FRANKFORT — After weeks of contentious negotiations, the state legislature is expected to produce a map Friday that redraws boundaries of Kentucky's six congressional districts.
Senate Majority Leader Robert Stivers, R-Manchester, said late Thursday there will be a vote Friday on a congressional redistricting map.
Stivers declined to say what the map will look like, "but we believe it will be a plan that will pass both chambers."
He said the Senate has made no changes yet in a map the House sent it earlier this week, but "there's always the possibility. Because of the sensitivity of the issue in discussions that will continue tonight and tomorrow, it probably will be premature to comment on what we have discussed with leaders of both houses."
House Speaker Greg Stumbo, D-Prestonsburg, said earlier this week that the latest map proposal basically protects incumbents.
He said it leaves Owensboro in the 2nd Congressional District, Wayne and Pulaski counties in the 5th, and moves part of Boyd County from Northern Kentucky's 4th District to the 5th District.
Senate State and Local Government chairman Damon Thayer, R-Georgetown, said earlier this week that he could not vote for the tentative compromise that would move Garrard County from Central Kentucky's 6th Congressional District, represented by Democrat Ben Chandler of Woodford County, to the 2nd District, represented by Republican Brett Guthrie of Bowling Green.
Thayer wants to keep Garrard in the 6th District to help Andy Barr, a Lexington Republican who is seeking a rematch with Chandler this year. Barr narrowly lost to Chandler in 2010.
Some areas will have to leave the 6th District, which has grown in population since the 2000 census and has more residents than any of the state's five other districts.
Thayer was not available for comment late Thursday.
The Associated Press reported that Lexington attorney Scott White filed a lawsuit, asking a judge to draw new boundaries for Kentucky's six congressional districts, noting they have grown out of population balance over the last decade.
"The congressional districts are no longer constitutional under the 'one person, one vote' rule," White said. "We requested the court itself to redraw the congressional lines."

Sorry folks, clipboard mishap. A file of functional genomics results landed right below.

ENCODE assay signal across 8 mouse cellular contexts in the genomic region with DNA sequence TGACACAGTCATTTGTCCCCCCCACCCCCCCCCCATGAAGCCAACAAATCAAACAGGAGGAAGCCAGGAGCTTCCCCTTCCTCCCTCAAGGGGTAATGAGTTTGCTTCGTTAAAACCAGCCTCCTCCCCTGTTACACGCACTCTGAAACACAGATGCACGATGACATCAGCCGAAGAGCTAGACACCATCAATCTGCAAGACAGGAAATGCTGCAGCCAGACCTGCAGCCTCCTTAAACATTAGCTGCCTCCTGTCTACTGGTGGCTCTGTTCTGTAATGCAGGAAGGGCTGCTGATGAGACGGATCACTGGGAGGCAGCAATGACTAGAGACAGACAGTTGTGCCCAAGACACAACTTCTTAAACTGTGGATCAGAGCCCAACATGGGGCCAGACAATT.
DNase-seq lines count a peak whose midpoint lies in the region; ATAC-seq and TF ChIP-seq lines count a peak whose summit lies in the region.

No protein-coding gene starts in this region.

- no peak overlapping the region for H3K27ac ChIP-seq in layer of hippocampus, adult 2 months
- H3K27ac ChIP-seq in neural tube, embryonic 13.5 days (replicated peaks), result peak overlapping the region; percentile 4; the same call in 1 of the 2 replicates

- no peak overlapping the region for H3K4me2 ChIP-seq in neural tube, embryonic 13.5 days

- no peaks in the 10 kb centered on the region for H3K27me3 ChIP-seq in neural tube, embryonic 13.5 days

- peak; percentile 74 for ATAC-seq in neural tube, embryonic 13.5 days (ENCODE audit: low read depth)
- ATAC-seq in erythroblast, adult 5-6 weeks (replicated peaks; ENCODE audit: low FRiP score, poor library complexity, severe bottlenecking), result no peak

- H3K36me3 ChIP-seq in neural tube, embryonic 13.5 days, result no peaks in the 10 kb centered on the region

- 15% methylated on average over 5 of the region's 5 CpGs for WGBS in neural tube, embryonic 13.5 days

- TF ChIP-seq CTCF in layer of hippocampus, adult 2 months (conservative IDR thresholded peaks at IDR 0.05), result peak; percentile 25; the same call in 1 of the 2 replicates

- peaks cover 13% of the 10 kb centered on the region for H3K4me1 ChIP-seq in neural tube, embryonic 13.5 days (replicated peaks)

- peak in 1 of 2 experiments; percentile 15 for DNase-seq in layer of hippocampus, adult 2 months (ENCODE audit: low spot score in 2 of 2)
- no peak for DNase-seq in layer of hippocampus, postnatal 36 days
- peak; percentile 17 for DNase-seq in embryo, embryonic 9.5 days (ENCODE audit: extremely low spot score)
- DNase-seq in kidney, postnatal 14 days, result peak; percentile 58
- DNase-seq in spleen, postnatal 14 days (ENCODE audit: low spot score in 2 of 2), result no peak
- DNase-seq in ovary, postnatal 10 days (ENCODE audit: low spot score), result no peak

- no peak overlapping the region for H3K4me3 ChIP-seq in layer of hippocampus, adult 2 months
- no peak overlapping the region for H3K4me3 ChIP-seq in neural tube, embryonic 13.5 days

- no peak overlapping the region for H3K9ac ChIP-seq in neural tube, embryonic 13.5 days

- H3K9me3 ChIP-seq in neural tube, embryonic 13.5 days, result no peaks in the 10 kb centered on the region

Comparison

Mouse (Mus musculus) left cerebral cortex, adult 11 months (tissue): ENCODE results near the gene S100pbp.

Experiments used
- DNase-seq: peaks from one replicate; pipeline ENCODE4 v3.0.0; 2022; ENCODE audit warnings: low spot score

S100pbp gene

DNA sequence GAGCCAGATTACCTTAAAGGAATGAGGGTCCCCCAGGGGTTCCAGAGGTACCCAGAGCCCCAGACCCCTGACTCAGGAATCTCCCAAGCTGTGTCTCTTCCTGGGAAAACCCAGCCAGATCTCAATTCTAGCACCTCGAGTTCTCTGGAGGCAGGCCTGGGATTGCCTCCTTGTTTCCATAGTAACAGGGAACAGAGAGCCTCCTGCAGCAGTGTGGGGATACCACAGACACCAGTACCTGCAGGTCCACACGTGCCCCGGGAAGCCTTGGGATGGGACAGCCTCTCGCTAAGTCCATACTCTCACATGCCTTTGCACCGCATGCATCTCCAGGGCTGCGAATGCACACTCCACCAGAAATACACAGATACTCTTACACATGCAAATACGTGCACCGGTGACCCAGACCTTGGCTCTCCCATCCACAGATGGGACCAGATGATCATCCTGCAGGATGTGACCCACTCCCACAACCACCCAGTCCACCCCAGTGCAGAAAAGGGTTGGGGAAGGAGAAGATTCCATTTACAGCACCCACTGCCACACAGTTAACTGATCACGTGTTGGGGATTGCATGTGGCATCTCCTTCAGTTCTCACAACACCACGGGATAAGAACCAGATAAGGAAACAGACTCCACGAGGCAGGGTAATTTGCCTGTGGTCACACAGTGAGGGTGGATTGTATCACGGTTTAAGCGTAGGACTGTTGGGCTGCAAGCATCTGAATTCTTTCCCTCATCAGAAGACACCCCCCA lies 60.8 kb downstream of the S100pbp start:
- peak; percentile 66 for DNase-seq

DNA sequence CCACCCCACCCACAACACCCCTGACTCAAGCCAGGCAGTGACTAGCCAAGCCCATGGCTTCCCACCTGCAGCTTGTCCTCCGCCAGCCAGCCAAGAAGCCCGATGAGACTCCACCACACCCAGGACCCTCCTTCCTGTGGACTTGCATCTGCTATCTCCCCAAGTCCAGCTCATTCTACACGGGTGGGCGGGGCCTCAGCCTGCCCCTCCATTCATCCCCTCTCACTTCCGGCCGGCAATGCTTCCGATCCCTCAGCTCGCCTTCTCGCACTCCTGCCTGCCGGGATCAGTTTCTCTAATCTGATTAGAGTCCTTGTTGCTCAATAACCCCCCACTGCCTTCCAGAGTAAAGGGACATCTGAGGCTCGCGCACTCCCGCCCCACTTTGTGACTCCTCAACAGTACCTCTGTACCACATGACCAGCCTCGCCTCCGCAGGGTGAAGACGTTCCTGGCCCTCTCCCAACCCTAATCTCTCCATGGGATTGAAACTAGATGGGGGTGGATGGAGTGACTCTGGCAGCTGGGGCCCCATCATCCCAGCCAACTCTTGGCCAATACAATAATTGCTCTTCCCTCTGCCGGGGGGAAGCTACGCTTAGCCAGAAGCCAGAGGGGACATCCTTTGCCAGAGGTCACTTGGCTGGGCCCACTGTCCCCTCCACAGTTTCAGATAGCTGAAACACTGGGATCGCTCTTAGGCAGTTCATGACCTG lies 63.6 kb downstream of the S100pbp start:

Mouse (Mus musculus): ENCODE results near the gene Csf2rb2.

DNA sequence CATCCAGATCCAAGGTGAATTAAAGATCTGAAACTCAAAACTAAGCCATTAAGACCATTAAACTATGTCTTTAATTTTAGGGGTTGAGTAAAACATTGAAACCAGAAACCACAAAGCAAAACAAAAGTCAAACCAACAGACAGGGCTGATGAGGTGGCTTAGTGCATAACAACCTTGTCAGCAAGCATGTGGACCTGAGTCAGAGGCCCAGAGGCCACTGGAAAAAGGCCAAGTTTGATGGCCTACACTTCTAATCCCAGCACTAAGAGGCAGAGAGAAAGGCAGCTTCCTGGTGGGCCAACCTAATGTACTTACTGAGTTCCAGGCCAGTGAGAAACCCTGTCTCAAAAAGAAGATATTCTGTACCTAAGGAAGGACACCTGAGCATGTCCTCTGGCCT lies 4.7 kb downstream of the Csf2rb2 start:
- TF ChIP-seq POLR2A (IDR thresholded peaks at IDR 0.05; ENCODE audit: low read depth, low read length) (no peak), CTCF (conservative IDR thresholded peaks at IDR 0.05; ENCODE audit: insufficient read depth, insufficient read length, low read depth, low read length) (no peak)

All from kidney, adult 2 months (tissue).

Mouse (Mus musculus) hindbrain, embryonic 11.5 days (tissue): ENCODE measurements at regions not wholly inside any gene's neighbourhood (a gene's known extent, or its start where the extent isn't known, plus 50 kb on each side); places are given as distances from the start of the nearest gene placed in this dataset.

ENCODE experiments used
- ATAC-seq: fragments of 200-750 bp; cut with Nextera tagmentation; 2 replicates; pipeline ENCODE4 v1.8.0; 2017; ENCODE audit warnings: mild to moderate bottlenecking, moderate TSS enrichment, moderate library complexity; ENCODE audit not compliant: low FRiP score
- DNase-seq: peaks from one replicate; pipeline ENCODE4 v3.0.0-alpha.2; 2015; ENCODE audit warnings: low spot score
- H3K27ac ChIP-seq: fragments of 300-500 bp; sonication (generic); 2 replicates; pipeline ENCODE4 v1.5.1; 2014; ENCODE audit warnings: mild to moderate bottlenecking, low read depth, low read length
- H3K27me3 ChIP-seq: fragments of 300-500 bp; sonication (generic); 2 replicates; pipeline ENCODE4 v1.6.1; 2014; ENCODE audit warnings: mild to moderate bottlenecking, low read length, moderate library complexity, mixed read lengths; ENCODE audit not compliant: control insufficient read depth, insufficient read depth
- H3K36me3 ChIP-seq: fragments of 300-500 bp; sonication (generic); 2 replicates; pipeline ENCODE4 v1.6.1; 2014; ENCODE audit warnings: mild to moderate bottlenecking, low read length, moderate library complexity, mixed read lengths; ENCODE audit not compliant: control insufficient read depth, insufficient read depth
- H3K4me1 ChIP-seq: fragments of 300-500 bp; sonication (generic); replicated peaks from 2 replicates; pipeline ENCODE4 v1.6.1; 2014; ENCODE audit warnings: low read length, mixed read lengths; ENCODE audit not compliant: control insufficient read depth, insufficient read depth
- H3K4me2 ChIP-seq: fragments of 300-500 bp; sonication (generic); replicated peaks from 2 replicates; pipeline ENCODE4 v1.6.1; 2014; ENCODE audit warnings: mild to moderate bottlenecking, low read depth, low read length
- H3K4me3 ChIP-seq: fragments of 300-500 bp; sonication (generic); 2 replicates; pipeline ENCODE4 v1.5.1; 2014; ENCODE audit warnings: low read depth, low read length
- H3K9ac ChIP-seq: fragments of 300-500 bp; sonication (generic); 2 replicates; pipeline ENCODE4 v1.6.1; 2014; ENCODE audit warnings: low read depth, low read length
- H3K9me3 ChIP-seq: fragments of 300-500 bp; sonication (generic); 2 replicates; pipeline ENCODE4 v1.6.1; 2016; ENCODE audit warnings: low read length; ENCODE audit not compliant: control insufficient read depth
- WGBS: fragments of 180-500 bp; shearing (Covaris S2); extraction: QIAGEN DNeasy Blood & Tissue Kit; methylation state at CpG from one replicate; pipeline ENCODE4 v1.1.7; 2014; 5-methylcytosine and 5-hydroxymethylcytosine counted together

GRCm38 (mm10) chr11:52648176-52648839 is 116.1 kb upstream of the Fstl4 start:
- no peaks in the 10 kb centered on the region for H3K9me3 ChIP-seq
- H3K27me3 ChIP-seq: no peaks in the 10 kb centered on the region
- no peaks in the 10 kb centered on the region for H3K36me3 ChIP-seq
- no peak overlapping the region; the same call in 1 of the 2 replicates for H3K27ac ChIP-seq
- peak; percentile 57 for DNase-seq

Stivers said lawmakers could argue that the lawsuit has been filed prematurely because they are in session until April and still have time to redraw congressional districts. White thinks that since the deadline has passed for congressional candidates to file for election, the lawsuit is timely.
White said the suit, filed for three Lexington residents, has been assigned to Franklin Circuit Judge Thomas Wingate.
Also Thursday, the Legislative Research Commission, made up of House and Senate leaders, decided to appeal Franklin Circuit Judge Phillip Shepherd's ruling that Kentucky's newly drawn legislative districts are unconstitutional.
In a release, the LRC said it plans "to take the defense of the constitutionality of House Bill 1" directly to the Kentucky Supreme Court, bypassing the Court of Appeals.
It said it will ask the state's highest court to dissolve the injunction Shepherd issued and to order that legislative districts created this year under HB 1 and signed into law by Gov. Steve Beshear be used for 2012 elections.
Stumbo said the LRC will file the notice of appeal Friday and present legal briefs next week.
The fight over redistricting and the uncertainty legislators have of who might be their opponents in this year's elections has all but paralyzed the legislature with no passage yet of any major measures.
Thursday was the 25th day of this year's 60-day session, which must end by April 15.